A transition to ECF in Kenya, would help towards achieving the Sustainable Development Goals (SDGs) 3, 5, 7 and 13:
- SDG 3: Good Health and Well-being
- SDG 5: Gender Equality
- SDG 7: Afforable and Clean Energy
- SDG 13: Climate Action
(See also Energy and the Sustainable Development Goals)
Key Challenges & Recommendations
At the time publishing (June 2018), the Dalberg report stated that Kenya is ranked below other sub-saharan African countries in terms of Ethanol Cooking Fuel friendly policy. Its cost in Kenya is inflated by 25% import tariffs, but, as mentioned, the Government of Kenya has shown support to grant it a zero-VAT rating. In order for Ethanol Cooking Fuel to compete with other cooking fuels, similar steps (in the form of favourable tariff treatment) are needed to level the playing field. Despite Liquified Petroleum Gas being an existing clean cooking fuel option with a zero-VAT rating, it is currently only afforable to a the (relatively) higher-income of the target urban population. Overcoming the challenge of tariffs on Ethanol Cooking Fuel will together with Liquefied Petroleum Gas, enable the affordability for the necessary shift to clean cooking fuels across the whole of the target population.
In order for the Ethanol Cooking Fuel sector to grow in Kenya, investors will want to see a demand track record. According to the Dalberg report, to create this demand and accelerate the Ethanol Cooking Fuel market, a phased approach is required.The Government of Kenya will need to implement further tax concessions to make Ethanol Cooking Fuel more competitive and therefore help drive the demand, consequently driving local supply. Fortunately, Ethanol Cooking Fuel can leverage existing infrastructure which represents an opportunity for the industry to move rapidly to scale.
It was recommended in the Dalberg report that the Government of Kenya takes the following steps to enable the shift to clean cooking fuel in Kenya (for the sake of this article, Ethanol Cooking Fuel):
- grant bioethanol a Zero-VAT rating: which, to Kenya’s credit is already underway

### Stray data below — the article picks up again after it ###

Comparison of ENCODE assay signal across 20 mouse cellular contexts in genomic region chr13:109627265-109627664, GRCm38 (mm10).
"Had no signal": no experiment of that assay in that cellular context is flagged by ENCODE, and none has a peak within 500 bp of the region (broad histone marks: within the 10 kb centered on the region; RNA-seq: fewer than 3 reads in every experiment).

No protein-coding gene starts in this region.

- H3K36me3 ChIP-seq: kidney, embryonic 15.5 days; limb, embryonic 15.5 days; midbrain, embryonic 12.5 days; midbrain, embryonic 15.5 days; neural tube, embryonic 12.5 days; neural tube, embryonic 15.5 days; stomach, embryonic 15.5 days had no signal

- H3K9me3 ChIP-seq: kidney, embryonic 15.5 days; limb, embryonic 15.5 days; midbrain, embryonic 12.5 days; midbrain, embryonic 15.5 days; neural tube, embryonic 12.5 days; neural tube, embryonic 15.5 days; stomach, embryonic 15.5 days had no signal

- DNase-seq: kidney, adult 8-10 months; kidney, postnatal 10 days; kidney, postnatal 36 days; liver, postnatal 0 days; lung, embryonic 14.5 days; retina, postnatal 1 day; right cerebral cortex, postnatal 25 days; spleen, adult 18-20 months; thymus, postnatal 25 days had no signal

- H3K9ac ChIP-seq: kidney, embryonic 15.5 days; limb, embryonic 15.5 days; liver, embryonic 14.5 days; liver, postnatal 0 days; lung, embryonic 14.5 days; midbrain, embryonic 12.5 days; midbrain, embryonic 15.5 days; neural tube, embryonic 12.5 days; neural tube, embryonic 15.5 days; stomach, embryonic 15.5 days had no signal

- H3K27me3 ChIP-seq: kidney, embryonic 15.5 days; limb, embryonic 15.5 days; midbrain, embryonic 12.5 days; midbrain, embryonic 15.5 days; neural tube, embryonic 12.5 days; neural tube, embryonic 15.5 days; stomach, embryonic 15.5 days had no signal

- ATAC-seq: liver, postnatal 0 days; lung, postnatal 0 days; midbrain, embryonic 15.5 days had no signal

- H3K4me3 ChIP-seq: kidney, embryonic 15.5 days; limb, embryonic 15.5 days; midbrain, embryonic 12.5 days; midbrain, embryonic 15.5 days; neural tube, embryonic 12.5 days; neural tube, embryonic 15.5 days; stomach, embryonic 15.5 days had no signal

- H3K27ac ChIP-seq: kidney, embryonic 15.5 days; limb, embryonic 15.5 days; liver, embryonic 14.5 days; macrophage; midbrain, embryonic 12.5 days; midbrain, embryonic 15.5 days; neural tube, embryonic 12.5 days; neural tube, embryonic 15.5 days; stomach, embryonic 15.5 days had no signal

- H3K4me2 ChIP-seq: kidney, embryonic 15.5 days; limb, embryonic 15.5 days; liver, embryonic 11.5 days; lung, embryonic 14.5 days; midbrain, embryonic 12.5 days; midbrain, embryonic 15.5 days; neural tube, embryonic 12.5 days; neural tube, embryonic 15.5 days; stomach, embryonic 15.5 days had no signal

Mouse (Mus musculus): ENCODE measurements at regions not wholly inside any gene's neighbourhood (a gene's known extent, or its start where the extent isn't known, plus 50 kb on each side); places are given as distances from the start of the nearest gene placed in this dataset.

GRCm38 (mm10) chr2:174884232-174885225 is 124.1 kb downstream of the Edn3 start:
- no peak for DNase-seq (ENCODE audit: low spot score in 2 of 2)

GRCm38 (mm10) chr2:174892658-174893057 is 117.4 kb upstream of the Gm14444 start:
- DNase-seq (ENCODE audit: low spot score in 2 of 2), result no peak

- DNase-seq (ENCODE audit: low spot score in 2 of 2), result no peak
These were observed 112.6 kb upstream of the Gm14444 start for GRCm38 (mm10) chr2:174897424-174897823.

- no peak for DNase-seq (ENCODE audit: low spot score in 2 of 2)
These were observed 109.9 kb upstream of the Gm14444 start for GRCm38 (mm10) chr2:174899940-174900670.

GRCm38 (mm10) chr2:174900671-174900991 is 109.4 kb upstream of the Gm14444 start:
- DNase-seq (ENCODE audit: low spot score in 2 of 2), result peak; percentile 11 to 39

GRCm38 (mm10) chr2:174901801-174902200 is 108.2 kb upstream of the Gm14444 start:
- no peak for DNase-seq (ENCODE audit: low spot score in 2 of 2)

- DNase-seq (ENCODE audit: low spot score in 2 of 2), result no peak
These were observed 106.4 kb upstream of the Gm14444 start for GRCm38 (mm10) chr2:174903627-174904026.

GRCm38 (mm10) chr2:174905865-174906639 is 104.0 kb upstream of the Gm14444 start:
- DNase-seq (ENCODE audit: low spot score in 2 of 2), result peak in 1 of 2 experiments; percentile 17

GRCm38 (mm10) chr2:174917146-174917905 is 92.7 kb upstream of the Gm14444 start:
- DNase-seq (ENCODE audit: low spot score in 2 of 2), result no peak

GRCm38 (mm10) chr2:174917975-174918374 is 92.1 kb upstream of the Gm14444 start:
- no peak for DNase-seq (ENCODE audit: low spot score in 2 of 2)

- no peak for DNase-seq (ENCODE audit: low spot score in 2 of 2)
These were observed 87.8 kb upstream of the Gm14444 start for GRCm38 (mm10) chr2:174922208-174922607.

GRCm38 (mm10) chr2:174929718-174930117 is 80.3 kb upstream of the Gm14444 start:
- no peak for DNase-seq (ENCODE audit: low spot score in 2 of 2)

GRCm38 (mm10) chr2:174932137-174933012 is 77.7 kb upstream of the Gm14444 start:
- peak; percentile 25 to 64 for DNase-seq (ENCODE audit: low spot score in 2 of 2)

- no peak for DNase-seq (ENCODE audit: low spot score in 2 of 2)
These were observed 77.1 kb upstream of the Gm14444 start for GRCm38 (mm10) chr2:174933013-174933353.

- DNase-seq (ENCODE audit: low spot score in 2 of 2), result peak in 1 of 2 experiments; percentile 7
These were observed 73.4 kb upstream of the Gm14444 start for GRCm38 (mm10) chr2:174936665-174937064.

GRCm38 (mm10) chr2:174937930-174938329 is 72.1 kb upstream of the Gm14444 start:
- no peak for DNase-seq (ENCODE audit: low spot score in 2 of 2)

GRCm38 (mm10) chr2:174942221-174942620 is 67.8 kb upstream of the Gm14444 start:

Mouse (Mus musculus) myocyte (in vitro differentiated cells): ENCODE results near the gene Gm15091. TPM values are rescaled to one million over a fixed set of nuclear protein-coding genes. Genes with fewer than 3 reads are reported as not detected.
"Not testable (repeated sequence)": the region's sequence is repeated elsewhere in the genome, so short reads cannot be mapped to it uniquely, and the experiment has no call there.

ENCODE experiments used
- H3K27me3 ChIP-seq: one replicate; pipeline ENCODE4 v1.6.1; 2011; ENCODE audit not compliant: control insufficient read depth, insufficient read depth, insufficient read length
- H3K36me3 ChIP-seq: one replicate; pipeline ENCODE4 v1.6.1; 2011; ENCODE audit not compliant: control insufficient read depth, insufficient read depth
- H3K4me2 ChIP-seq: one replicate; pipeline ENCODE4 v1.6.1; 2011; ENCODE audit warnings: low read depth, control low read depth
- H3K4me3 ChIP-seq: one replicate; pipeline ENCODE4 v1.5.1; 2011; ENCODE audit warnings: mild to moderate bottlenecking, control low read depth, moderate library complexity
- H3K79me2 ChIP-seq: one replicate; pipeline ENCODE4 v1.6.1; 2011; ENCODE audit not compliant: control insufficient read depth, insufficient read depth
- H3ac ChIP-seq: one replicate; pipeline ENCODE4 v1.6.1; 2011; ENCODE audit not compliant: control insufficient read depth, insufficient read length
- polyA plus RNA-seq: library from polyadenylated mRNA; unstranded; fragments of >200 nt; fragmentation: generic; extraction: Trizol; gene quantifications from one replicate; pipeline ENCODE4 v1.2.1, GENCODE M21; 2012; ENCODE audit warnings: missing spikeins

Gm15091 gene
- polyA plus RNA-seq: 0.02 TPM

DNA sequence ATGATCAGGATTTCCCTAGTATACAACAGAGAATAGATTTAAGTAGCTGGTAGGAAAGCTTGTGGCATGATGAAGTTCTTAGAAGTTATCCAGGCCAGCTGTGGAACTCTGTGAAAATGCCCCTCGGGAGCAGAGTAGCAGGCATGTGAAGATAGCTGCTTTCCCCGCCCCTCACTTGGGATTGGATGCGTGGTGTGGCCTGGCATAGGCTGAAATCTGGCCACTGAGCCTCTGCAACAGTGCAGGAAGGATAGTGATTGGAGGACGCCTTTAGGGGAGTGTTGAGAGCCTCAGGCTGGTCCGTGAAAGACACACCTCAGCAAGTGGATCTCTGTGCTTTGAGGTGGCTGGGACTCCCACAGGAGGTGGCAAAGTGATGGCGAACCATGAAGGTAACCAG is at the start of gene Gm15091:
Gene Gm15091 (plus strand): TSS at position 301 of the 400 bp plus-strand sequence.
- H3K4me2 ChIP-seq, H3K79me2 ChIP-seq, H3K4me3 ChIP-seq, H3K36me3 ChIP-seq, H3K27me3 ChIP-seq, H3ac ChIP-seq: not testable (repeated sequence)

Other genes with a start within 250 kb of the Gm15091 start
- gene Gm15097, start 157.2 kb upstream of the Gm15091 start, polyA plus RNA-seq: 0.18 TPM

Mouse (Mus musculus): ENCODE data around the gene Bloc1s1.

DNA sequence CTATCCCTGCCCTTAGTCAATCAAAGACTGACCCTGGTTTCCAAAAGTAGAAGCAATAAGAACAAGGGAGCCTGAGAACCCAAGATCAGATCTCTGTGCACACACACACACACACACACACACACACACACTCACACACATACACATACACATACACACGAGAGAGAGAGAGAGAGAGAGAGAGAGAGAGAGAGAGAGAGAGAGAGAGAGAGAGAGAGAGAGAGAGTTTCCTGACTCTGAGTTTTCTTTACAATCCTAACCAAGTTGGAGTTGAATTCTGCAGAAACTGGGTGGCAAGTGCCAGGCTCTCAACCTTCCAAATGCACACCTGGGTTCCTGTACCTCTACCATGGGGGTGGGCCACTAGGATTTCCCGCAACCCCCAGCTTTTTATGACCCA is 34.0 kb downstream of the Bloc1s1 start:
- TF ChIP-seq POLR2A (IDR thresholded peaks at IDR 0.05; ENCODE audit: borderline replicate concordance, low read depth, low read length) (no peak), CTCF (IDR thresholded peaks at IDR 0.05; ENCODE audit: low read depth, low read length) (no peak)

- remove duties and other taxes on imports: which is currently under discussion
- establish and enforce safety and quality standards through regulation
</div> Ethanol Cooking Fuel presents a viable alternative cooking fuel option for Kenyans who currently pay for their cooking fuel, particularly for the lower-income urban population. This change represents a win-win opportunity for Kenya to contribute towards the Sustainable Development Goals and its Nationally Determined Contribution. The Government of Kenya has been proactive in promoting clean fuels, and an opportunitiy remains to eliminate the remaining barriers to drive the adoption of clean cooking fuels, and reap significant poverty-alleviation, economic, environmental and health benefits.
- ↑ 1.00 1.01 1.02 1.03 1.04 1.05 1.06 1.07 1.08 1.09 1.10 1.11 1.12 1.13 1.14 1.15 1.16 1.17 1.18 1.19 1.20 1.21 1.22 1.23 1.24 Dalberg. (2018) Scaling up clean cooking in urban Kenya with LPG & Bio-ethanol: A market and policy analysis. Available at: https://southsouthnorth.org/wp-content/uploads/2018/11/Scaling-up-clean-cooking-in-urban-Kenya-with-LPG-and-Bio-ethanol.pdf (Accessed: 1 September 2019).
- ↑ https://kokonetworks.com/
- ↑ Alliance News. (2016) ‘Kenya Drops Trade, Tax Barriers to Aid Adoption of Cleaner Cooking Technologies’, Clean Cooking Alliance, 22 June. Available at: https://www.cleancookingalliance.org/about/news/06-22-2016-kenya-drops-trade-tax-barriers-to-aid-adoption-of-cleaner-cooking-technologies.html (Accessed 2 October 2019).
- ↑ Collins, B. (2019) 'Africa's $40B Market for Cooking Fuel Is Being Cleaned Up: Q&A', BloombergNEF, 9 September. Available at:https://about.bnef.com/blog/africas-40b-market-cooking-fuel-cleaned-qa/ (Accessed: 28 October 2019)
- ↑ Lambe, F., Jürisoo, M., Wanjiru, H., and Senyagwa, J., 2015. Bringing clean, safe, affordable cooking energy to households acrossfckLRAfrica: an agenda for action. Prepared by the Stockholm Environment Institute, Stockholm and Nairobi, for the New ClimatefckLREconomy. Available at: http://newclimateeconomy.report/misc/working-papers.